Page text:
“Rushing to sell your house or buy a house because of the short term isn’t a prudent move,” says Danny McAuliffe, CFP, wealth advisor and head of planning at Perigon Wealth Management. “Making decisions based on what you can afford and make sense for you and your family, that is going to be a better situation for the long term.”
If you’re thinking of making that high- to low-cost market move, Herman warns that you should at least live in the place first by renting to see if you really like it. This is especially true for seniors who dream of ditching colder climates for warmer places.
Not only does it make sense to get a feel for the area in which you want to live that you can’t achieve while on vacation, but you also will learn if you have the temperament to be away from family for so long. Otherwise, you’ll cash out now and have to buy back in—and who knows what the market will be like then.
2. Have Your Home Appraised to Ditch Mortgage Insurance
Private mortgage insurance (PMI) is usually tacked onto your monthly mortgage payment if you put down less than 20% on the property when you purchased it. PMI is there to protect lenders in case you walk away. But if your home is suddenly worth more, you may hold enough equity to request to have PMI cancelled.
To do this, you need to show lenders the home has increased in value, which means paying for a home appraisal. Those typically cost between $450 and $550. Meanwhile, PMI typically costs between 0.05% and 1% of the loan amount annually, which means the appraisal will pay for itself.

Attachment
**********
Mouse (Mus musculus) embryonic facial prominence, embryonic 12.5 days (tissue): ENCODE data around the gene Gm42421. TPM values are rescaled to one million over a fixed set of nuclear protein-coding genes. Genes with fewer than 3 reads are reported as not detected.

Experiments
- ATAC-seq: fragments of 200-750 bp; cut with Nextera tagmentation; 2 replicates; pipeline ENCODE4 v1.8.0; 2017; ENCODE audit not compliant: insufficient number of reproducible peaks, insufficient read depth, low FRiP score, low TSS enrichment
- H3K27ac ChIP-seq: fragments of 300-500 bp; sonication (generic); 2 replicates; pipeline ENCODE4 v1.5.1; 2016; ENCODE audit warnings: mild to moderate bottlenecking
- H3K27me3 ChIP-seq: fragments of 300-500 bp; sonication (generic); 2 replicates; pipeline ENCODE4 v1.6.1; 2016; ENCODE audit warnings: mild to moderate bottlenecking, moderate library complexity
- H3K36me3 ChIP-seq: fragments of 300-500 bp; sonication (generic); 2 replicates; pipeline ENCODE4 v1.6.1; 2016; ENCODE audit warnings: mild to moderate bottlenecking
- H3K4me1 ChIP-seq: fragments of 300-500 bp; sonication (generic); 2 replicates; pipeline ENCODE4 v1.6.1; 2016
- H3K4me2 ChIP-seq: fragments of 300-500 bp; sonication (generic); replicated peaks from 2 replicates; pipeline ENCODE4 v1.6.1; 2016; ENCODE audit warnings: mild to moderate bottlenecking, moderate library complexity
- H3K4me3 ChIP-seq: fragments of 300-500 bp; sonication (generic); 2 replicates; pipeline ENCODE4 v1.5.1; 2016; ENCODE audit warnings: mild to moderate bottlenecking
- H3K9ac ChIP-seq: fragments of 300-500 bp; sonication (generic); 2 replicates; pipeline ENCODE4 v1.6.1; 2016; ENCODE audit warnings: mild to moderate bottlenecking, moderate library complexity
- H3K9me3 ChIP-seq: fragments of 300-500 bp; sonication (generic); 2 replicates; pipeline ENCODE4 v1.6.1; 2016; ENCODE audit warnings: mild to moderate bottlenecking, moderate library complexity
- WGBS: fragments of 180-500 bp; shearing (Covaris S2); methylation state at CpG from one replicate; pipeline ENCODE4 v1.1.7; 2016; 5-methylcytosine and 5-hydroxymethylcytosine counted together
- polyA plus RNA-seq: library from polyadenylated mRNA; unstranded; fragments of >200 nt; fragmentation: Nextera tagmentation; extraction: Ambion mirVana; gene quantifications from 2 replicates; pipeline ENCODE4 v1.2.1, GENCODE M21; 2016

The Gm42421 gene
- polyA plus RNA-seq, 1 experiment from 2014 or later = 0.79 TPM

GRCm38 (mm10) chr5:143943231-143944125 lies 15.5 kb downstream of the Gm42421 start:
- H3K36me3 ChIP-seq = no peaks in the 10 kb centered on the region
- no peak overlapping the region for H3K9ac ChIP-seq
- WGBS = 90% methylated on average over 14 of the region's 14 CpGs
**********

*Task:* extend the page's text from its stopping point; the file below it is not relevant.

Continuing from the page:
If you’re staying put, you should also reassess your insurance to make sure it matches what your home is now worth, says McAuliffe. That’s because a policy based on a lower price may not cover the current value of the home, should the worst happen and you need to rebuild.
“Specifically you want to make sure that the dwelling coverage in your homeowners policy is sufficient to rebuild your home if something catastrophic were to happen,” he says, adding that these policies typically exclude earthquake and flood insurance.
3. Take Equity Out
With interest rates so low, taking some equity out is another option. You can use that money to make renovations to your current home—which may be tax deductible, says McAuliffe—or pay off high interest credit card debt—as long as you don’t then rack up debt on them again.
You can take equity out in several ways, including through a home equity line of credit (HELOC) or a cash-out refinance, where you pull the equity out in, well, cash. Homeowners at least 62 years old also can take out a reverse mortgage, which lets them borrow from their home’s equity.
Herman says money drawn from equity could be used to buy another property, either as a second home, or to rent out. But only think about becoming a landlord if you have tolerance for it and can cover the mortgage in the case the property is empty between tenants, or tenants stop paying.
Just make sure that you aren’t taking all of the equity out. People who got in trouble in 2007 and 2008 “pulled all of their equity out,” Herman says. “When prices dropped, they were stuck because they had used all the equity up in their home for something else.” So don’t press your luck and strip your house of all its old and new equity, or else you may wind up with a house worth less than what you owe on it.